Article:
NEW YORK—Old rivals reunited beneath the bright lights of Arthur Ashe Stadium, but after splitting sets, Novak Djokovic was in no mood to share space with his former practice partner.
Seizing control of the center of the court, Djokovic sapped the strength from Andy Murray's legs and squeezed errors from his racquet. In a physical rematch of the 2012 U.S. Open final, Djokovic defeated Murray, 7-6 (1), 6-7 (1), 6-2, 6-4, to advance to his eighth straight U.S. Open semifinal.
This highly-anticipated clash did not sustain the high quality or drama of Murray's five-set victory over Djokovic two years earlier. Both men were jittery at the outset and both played patches of erratic tennis, fighting themselves as well as each other. They combined for 26 break points and 113 unforced errors, but the world No. 1 stayed calm, despite blowing a break-of-serve lead twice in the second set, and played with more precision and ambition to beat Murray for the fifth time in their last six meetings.
In a skittish start, Djokovic sailed a forehand to drop serve in the opening game. Murray reciprocated, netting a rally forehand to give back the break. Skidding into a retrieval off a drop volley, Djokovic poked a forehand pass, breaking for 3-1.
It seemed that the top seed had command, but he lost his focus and range. Hitting a wild forehand wide, followed by a netted backhand, Djokovic played a horrific four-error game to donate the break back. Djokovic, who had faced at least one break point in his first five service games, finally delivered a stress-free hold for 6-5.
After a hold to force a tiebreaker, Murray double-faulted to gift the mini-break and a 2-0 lead to Djokovic. Nole never looked back, smacking a serve winner wide to seize an uneven 73-minute opening set.
Slow starts have been fatal for Murray in this match-up: He held an 0-8 record when losing the first set to Djokovic, and found himself forced to make up ground again. Djokovic at love, then exploited a miserable game from Murray, who netted successive shots to gift the break and a 2-1 lead. Djokovic backed up the break at 15, but his concentration cracked again.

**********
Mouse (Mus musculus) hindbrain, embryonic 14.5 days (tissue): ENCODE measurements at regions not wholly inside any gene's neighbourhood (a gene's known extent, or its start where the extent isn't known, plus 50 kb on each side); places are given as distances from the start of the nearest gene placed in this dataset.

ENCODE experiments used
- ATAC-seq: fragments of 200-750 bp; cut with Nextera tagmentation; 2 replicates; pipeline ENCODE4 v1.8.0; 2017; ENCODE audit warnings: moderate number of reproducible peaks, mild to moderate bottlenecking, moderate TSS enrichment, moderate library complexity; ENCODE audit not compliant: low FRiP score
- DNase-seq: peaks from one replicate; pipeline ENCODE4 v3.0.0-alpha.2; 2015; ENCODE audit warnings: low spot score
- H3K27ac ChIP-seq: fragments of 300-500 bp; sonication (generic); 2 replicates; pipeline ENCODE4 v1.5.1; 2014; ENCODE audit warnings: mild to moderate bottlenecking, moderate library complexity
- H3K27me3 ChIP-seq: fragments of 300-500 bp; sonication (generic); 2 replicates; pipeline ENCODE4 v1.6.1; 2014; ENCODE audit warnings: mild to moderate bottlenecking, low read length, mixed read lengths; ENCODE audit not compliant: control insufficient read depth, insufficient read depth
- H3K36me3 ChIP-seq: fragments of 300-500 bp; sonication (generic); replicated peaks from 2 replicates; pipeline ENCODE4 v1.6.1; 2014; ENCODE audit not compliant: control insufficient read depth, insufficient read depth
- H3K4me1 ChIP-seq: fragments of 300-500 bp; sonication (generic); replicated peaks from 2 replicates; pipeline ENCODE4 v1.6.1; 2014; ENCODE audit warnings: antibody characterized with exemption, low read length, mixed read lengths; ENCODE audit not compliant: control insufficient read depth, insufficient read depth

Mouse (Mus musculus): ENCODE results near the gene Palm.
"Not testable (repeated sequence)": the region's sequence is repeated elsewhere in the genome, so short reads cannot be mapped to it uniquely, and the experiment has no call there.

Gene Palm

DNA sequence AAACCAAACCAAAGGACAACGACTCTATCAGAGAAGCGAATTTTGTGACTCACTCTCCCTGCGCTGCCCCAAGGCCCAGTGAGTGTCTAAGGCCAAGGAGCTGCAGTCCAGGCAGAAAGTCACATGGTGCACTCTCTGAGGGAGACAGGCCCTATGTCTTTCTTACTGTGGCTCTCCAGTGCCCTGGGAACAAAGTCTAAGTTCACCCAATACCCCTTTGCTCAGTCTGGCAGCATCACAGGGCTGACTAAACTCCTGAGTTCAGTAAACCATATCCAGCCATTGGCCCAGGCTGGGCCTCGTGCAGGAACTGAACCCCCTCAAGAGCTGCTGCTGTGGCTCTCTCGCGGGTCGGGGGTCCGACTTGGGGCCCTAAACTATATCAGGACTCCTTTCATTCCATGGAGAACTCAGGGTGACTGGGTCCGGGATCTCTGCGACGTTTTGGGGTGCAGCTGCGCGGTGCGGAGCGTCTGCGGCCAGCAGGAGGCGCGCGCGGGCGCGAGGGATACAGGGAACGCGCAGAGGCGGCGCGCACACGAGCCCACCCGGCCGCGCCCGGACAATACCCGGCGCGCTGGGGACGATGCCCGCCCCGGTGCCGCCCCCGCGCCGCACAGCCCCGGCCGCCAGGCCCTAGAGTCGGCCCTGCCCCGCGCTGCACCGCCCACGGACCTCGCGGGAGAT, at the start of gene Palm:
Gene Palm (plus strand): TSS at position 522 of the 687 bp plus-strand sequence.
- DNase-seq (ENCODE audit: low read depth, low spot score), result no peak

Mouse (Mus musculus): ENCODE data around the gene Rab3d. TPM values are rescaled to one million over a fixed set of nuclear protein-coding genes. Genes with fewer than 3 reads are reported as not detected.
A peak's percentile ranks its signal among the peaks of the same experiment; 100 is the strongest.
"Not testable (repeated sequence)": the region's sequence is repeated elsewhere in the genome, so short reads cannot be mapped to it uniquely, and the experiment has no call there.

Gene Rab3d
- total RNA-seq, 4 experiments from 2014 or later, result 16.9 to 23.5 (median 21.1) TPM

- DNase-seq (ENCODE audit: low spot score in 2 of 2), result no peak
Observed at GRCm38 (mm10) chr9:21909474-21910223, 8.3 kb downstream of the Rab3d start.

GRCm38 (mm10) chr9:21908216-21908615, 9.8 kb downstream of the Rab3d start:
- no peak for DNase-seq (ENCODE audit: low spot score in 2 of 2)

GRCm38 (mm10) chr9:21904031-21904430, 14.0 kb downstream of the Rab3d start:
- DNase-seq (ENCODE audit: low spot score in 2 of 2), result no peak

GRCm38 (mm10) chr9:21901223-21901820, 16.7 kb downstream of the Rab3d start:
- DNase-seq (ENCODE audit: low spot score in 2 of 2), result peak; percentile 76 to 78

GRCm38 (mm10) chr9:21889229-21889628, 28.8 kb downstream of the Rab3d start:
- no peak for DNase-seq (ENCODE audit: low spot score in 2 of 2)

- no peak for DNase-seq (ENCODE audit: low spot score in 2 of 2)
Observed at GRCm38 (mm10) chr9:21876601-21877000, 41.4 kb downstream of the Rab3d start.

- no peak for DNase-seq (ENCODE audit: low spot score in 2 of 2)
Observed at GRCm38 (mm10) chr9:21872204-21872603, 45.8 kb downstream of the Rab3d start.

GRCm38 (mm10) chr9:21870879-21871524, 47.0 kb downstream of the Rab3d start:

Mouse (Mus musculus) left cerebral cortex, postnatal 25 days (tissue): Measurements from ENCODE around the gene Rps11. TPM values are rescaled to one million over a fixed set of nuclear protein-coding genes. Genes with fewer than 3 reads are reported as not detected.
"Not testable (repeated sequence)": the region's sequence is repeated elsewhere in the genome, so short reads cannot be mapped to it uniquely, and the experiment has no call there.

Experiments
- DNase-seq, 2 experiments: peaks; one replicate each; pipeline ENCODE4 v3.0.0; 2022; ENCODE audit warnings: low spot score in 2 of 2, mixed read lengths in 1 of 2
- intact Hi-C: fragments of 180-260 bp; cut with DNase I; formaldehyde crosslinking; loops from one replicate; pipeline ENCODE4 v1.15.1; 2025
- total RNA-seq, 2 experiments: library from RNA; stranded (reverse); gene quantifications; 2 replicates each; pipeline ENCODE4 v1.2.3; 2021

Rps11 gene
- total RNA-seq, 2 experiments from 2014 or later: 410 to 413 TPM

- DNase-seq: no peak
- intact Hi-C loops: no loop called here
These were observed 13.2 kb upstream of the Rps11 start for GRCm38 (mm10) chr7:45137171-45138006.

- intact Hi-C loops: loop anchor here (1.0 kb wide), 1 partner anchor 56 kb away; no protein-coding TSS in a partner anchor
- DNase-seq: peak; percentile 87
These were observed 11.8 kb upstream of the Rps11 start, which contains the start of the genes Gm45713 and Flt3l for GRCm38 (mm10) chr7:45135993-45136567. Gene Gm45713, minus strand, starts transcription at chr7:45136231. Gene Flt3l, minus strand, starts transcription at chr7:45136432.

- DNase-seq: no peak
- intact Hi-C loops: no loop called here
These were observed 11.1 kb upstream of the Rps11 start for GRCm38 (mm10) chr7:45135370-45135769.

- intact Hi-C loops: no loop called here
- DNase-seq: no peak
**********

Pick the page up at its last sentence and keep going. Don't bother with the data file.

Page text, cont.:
Striking with more sting, Murray reeled off eight of the next nine points to draw level at 3-3. But in pushing Murray to a spinning retrieval, the Serb slammed a forehand winner in the next game, throwing a huge fist pump after breaking for 4-3 that seemed to leave the Scot reeling.
Instead, Murray started to thump his flatter forehand with more vigor. He cracked an inside-out forehand winner to break back for 4-4. Surging out to a 4-0 lead in the evening's second tiebreaker, Murray snatched a second set that seemed firmly in Djokovic's control just 20 minutes earlier.
Shaking off the lost lead, Djokovic went right back to work attacking Murray's forehand—forcing his opponent to beat him with his least stable shot—in breaking for a 3-1 advantage in the third. This time, the 2011 champion made the lead stand. Fending off a break point by withstanding a draining 27-shot rally, Djokovic dug out a demanding hold for 4-1 that left Murray muttering in derision during the changeover. The 2012 Wimbledon champion didn't put up much resistance for the rest of the set.
An increasingly stiff-legged Murray, apparently suffering from lower back spasms, began losing the sting on his serve and forehand in the fourth set. Shuffling around the court between points with hunched shoulders, Murray looked like a man playing on borrowed time. Djokovic denied a break point in the first game of the fourth set and then issued three straight love holds, ratcheting up the pressure Murray. He couldn't handle it.
The last game was anti-climactic—one fool in the crowd insisted on screaming just as Murray threw up his toss—and when Djokovic won an 18-shot rally for double match point, a spent Muzz was ready to go. He netted a backhand, concluding a three-hour and 32-minute match after 1 A.M. local time that wasn't transcendent tennis, but which sent Djokovic into his 17th Grand Slam semifinal in his last 18 major appearances.